Sometimes you win. Sometimes you lose. Sometimes you win, but really lose. And then other times you lose, but really win.
On the face of it, J Street lost this week in its effort to gain membership in the Conference of Presidents of Major American Jewish Organizations. After an application process that lasted almost a year, the organization that calls itself “pro peace, pro Israel” failed to garner the requisite votes to meet the constitutionally mandated membership threshold of the Conference. Those who opposed J Street’s candidacy will no doubt see this as a victory. I’m not at all so sure…
As President of the Rabbinical Assembly, the international association of Conservative rabbis, I have been a member of the Conference for the past two years. In fact, I served on the Membership Committee that shepherded J Street’s application from its inception to this week’s vote. The Rabbinical Assembly voted to admit J Street. I supported that vote.
Though I sit in the Conference as the President of the Rabbinical Assembly, what I write in this article is not to be construed as an official comment of the RA. And the Rabbinical Assembly’s vote was not an endorsement of J Street. We have members who support it and members who oppose it. What we wanted to do with our vote was affirm the reality and the importance of pluralism in the Zionist community – and in the Conference of Presidents.
Truth to tell, I am not a big fan of J Street. My personal inclination in matters relating to pro-Israel activism are much closer to the AIPAC view of how Israel is best helped and protected in these perilous and uncertain times. Jeremy Ben-Ami, the founder and President of J Street, has always seemed to me unnecessarily provocative in his advocacy efforts. Of the Palestinians, Abba Eban once famously said that they “never missed an opportunity to miss an opportunity.” Mr. Ben-Ami, in the name of providing an alternative, left-of-center advocacy voice for Israel, has never shied away from taking a stance on a controversial issue that went beyond an alternative advocacy voice, and veered into something dangerously close (some would say over the line) to obscuring J Street’s fundamentally pro-Israel posture. He rarely, if ever, missed a chance to critique the more mainstream Jewish leadership.
But my personal feelings, and those of the other members of the Conference, were not what was being voted on this week. What was at stake was the integrity of the Conference of Presidents as an umbrella group that truly represents the broad swath of American Jewry.
J Street would not have been the first left-leaning organization to sit in the Conference. There are others, including Ameinu and APN, the American branch of Peace Now, but their views are largely overwhelmed by the consensus-driven nature of the Conference and its leadership, which tend to be far more conservative as Israel goes. J Street is much larger, better organized, and far more influential than either of them, or any other left-of-center organizations in the Conference. Its reach, particularly on college campuses, is something that most mainstream Jewish organizations can only covet.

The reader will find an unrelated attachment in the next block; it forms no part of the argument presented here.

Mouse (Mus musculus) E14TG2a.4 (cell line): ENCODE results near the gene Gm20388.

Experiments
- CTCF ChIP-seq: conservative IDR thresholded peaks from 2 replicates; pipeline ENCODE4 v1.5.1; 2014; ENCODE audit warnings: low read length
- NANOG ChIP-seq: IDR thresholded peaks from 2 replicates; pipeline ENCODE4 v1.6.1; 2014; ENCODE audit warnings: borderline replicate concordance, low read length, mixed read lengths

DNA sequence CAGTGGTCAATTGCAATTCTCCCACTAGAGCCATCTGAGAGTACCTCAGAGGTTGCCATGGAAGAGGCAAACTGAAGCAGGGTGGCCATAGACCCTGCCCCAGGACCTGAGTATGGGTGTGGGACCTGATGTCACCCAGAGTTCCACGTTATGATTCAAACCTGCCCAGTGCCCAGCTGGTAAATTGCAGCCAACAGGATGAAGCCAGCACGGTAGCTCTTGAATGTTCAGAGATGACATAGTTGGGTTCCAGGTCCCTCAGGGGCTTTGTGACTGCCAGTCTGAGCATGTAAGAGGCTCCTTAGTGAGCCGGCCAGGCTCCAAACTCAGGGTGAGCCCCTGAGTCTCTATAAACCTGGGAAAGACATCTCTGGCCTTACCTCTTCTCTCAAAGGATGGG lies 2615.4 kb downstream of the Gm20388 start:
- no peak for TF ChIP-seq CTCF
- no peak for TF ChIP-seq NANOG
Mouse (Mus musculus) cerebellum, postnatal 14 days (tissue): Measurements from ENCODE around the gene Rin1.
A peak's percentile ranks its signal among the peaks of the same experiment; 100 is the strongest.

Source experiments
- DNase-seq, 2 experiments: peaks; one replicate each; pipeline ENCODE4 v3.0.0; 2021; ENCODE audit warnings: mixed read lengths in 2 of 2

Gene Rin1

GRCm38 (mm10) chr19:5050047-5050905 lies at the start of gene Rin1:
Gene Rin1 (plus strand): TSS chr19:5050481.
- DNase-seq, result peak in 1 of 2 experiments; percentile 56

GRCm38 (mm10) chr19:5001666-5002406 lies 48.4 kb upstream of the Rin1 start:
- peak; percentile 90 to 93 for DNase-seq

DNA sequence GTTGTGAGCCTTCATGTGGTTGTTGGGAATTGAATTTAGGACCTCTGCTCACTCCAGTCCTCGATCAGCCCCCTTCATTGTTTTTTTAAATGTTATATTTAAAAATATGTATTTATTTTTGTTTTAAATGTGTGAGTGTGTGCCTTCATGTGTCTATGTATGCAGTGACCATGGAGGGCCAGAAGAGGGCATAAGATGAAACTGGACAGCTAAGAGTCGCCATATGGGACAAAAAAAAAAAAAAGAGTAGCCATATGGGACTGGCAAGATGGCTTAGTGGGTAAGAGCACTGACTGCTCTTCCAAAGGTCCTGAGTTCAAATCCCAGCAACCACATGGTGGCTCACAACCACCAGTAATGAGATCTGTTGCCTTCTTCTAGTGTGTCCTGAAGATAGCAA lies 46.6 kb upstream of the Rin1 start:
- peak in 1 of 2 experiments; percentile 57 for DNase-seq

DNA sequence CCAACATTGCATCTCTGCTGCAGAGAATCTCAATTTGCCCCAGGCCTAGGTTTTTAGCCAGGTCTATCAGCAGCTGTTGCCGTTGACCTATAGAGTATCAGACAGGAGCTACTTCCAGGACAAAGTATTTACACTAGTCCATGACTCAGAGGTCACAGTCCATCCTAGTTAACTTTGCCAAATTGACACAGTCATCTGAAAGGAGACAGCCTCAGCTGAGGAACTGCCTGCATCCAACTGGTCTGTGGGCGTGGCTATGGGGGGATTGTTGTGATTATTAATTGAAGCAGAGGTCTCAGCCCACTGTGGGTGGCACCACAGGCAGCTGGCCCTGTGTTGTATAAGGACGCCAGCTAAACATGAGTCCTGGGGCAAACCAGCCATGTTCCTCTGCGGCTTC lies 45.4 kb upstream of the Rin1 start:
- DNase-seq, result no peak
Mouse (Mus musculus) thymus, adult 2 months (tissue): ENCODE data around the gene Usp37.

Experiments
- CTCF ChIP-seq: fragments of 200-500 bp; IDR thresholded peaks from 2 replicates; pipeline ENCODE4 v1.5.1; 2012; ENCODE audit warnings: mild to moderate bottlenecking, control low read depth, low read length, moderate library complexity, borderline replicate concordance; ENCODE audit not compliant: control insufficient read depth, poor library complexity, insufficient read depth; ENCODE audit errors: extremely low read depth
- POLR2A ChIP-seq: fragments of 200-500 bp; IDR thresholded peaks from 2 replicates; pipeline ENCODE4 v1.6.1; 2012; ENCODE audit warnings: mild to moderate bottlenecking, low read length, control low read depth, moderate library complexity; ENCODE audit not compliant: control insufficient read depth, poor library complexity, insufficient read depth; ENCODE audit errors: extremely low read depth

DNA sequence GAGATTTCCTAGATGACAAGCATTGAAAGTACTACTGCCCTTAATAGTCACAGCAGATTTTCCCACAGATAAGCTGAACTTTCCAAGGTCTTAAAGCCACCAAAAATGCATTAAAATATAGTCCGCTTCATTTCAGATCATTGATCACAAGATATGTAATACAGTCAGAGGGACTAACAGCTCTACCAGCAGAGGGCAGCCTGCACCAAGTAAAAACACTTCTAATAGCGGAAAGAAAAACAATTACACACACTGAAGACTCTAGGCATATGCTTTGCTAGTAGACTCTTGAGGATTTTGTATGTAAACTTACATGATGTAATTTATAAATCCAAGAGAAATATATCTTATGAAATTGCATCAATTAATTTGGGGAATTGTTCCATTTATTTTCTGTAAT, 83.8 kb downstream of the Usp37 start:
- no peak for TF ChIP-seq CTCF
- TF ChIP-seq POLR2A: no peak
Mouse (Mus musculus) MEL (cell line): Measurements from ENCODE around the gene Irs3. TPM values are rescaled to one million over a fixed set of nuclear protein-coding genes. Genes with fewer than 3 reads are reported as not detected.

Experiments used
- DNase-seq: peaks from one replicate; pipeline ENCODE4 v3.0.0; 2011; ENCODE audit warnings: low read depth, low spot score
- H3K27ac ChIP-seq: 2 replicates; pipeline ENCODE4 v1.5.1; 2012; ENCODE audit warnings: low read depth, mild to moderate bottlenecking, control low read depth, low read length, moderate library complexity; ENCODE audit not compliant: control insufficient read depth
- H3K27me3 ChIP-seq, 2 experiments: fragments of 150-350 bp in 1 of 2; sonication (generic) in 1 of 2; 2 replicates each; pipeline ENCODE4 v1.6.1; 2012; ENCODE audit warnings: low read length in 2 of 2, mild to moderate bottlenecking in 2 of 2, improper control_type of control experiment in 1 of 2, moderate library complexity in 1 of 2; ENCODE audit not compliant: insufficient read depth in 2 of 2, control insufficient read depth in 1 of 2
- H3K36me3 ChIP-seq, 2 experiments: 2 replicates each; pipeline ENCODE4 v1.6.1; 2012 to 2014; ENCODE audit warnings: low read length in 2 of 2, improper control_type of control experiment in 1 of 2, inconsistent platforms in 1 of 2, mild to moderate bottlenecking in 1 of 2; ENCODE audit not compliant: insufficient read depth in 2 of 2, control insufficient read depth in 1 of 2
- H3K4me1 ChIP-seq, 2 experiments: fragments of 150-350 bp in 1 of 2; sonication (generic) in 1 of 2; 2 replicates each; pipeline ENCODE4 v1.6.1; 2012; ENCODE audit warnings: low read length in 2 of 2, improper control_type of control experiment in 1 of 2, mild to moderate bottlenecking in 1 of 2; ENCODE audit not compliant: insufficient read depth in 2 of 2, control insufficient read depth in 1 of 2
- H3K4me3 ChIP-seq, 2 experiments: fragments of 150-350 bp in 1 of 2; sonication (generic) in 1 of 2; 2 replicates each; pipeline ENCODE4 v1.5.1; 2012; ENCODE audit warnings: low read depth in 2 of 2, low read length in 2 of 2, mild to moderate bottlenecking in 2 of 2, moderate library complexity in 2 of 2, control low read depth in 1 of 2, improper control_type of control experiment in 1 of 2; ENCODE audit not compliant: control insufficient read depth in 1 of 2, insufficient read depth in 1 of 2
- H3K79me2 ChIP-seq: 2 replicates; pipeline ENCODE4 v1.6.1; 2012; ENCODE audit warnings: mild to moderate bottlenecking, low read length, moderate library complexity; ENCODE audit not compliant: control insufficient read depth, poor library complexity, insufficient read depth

Despite my own personal misgivings about J Street, I advocated for its admission to the Conference precisely because I don’t share its views. There are other members of the Conference whose views are not consonant with my own on matters that are of the greatest concern to me, including my legitimacy as a rabbi and as a Jew, and religious pluralism in Israel. But in the years that I have participated in its meetings and programs, the Conference has afforded me – and those with whom I differ – a crucial opportunity to move beyond the instinctive demonization of “ the other” to a healthier, more reality-based appreciation of the areas of commonality that we share.
That is exactly what should have happened with J Street. Membership in the Conference would have afforded its leadership a crucial opportunity to see the world though the Conference’s eyes, and for the Conference to see the world of Israel advocacy through J Street’s eyes. It would also have sent a much-needed message to the many college students who have found their voice on Israel through J Street that the leadership of the American Jewish community hears them, and values what they have to say, even if it sometimes disagrees. But the Conference of Presidents did not do that, and that was, in my view, most unfortunate.
I continue to believe that the Conference of Presidents plays a vital role in advocating for Israel’s cause and security, and for the security of the Jewish community as a whole, both here in America and around the world. When the Conference talks, governments listen. I think, however, that the Conference’s voice would have been strengthened, and made more authentically representative of the community that it serves, had more of its members transcended their fears and voted to include J Street. Now that it has not, Jeremy Ben-Ami, who has never missed an opportunity to accuse the mainstream Jewish leadership of being out of step with reality, has been handed his next op-ed piece for the New York Times on a silver platter.
On the surface, it looks like the mainstream leadership won, and J Street lost. But like I said, some times you lose but you really win, and that’s exactly what J Street accomplished. It didn’t have to be that way. And the Jewish community as a whole will wind up paying the price.
Rabbi Gerald C. Skolnik is the spiritual leader of the Forest Hills Jewish Center in Queens.